As the politicians recognize the concern of isle residents over the ice epidemic, they might seek to grandstand less and act a little more. Enabling state law enforcement to use the same tools available to their federal counterparts would be a small, but very significant step in that direction. Wire taps can and should be used against criminals - without compromising the privacy of law-abiding individuals - providing the proper measures are in place.
This past week was a bad one for the ice dealers. But the ice problem will not be solved by enforcement alone. The community must remain resolute: There can be no tolerance of this horribly addictive drug in our midst.
We must keep the heat on the ice epidemic.
Big Island marshals anti-ice force
This demonstration by about 250 people on Kamehameha Avenue in Hilo yesterday was one of more than 30 such anti-drug displays around the island.
Kevin Dayton • The Honolulu Advertiser
By Kevin Dayton/The Honolulu Advertiser
HILO, Hawai'i — Rockne Araujo, a retired Hilo cop, is angry at what drugs have done to his once-quiet neighborhood.
Tony Carrisal, a recovering addict, frets that kids are picking up the glass pipe with no idea what crystal methamphetamine can do to them.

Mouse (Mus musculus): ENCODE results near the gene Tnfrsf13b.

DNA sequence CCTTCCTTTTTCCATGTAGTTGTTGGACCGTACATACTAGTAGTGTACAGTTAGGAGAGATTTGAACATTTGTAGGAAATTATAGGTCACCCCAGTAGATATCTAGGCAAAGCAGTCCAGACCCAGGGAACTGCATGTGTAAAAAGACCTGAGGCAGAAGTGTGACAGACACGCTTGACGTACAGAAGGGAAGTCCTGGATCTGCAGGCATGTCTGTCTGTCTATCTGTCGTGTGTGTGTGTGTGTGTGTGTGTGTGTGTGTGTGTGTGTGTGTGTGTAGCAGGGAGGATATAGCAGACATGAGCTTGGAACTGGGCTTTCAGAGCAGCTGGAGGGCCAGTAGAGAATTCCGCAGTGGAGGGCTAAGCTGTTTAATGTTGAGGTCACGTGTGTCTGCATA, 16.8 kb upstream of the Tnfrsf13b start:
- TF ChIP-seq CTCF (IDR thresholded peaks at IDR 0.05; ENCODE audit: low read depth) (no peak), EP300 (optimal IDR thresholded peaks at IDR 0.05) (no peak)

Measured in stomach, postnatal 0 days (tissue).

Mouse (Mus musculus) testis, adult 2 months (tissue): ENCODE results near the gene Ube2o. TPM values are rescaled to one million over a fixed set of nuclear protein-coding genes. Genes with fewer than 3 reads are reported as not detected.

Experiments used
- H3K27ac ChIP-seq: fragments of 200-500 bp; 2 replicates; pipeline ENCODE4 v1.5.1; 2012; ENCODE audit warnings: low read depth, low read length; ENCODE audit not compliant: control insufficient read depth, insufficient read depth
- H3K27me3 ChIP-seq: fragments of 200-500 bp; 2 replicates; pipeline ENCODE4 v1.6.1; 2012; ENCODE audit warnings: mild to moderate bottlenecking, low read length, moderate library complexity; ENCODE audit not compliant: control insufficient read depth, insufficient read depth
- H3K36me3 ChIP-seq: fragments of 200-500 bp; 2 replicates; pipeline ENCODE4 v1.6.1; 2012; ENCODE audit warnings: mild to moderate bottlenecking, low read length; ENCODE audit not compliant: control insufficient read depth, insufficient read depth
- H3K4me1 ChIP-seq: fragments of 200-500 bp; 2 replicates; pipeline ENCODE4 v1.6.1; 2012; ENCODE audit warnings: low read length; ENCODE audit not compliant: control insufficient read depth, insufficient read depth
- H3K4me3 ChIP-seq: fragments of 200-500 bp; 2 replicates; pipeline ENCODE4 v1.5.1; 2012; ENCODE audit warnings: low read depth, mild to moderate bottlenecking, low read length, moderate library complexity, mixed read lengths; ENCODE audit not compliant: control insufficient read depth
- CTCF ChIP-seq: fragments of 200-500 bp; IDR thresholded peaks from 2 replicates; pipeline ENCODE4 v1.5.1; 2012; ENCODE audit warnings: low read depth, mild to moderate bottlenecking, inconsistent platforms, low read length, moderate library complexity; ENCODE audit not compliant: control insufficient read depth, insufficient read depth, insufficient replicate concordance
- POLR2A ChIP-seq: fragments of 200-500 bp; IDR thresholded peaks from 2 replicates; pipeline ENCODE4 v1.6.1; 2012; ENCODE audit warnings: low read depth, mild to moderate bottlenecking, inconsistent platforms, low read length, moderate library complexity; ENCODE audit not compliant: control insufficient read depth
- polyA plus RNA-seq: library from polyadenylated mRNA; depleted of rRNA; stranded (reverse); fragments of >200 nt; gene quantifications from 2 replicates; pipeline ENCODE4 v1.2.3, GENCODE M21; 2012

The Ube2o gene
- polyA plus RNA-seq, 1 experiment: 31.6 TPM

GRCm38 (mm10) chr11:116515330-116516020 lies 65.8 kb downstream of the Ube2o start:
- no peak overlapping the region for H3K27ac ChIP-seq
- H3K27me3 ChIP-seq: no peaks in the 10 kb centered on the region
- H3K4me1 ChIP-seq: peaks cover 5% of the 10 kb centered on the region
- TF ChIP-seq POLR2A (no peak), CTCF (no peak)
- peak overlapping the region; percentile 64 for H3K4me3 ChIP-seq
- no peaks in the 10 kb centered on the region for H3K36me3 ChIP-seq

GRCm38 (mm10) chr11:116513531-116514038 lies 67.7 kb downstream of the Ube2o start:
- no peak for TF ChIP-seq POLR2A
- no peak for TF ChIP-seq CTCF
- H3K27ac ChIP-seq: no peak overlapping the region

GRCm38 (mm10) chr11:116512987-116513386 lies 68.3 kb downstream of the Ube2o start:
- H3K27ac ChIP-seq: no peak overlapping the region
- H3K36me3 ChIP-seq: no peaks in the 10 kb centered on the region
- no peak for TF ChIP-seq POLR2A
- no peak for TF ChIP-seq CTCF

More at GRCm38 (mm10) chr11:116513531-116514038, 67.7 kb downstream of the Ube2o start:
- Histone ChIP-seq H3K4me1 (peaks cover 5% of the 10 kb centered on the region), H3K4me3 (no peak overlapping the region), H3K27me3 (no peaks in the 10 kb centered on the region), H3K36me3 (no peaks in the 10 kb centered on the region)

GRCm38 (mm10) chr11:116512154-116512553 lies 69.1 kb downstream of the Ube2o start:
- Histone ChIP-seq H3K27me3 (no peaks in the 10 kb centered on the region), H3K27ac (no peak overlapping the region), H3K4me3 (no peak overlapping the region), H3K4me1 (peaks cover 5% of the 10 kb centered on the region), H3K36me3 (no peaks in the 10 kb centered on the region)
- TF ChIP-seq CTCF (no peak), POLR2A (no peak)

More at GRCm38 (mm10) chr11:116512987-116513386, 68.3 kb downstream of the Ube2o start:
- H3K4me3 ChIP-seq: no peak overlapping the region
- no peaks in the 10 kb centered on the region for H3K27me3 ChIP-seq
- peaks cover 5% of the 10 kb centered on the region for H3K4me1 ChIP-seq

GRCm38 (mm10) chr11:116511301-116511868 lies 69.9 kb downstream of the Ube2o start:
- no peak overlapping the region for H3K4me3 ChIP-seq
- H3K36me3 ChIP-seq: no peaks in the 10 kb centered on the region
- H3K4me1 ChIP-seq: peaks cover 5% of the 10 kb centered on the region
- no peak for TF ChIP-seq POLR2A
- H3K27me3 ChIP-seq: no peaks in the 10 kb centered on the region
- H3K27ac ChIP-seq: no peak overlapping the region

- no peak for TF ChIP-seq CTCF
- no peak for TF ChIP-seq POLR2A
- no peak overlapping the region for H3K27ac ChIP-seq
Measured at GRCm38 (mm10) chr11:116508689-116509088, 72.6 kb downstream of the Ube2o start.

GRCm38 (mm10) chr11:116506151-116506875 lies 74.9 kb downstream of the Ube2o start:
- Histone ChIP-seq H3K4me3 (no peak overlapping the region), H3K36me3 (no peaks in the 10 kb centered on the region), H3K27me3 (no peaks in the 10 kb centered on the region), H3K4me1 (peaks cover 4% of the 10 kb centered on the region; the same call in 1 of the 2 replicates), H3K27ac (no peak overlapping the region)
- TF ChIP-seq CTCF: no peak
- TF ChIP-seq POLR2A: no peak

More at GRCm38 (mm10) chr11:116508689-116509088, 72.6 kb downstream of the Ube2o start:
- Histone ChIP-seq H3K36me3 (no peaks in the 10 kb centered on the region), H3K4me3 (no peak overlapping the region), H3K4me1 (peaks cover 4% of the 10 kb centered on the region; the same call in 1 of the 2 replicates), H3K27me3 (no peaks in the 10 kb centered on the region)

And Dr. George Rourke, a family practitioner, cannot comprehend some of the destructive things he sees his drug-addicted patients doing to themselves and their families.
They all grabbed signs and hit the street in Hilo yesterday afternoon in an islandwide demonstration against crystal methamphetamine. They were joined by an estimated 1,500 anti-drug activists who held signs at about 35 sites from Ka'u to Hawi, and from Pahoa to Kailua, Kona.
"Hilo is the last, last holdout for a peaceful life in the islands, and I'd like to see it go back to the days when there was no drugs around," said Araujo, as honking cars and trucks sped by him on Kamehameha Avenue along Hilo Bay.
"Take a look around, see how many people are on unemployment, see how many marriages have been broken, see how many murders involve drugs, and beatings. It's sad," he said.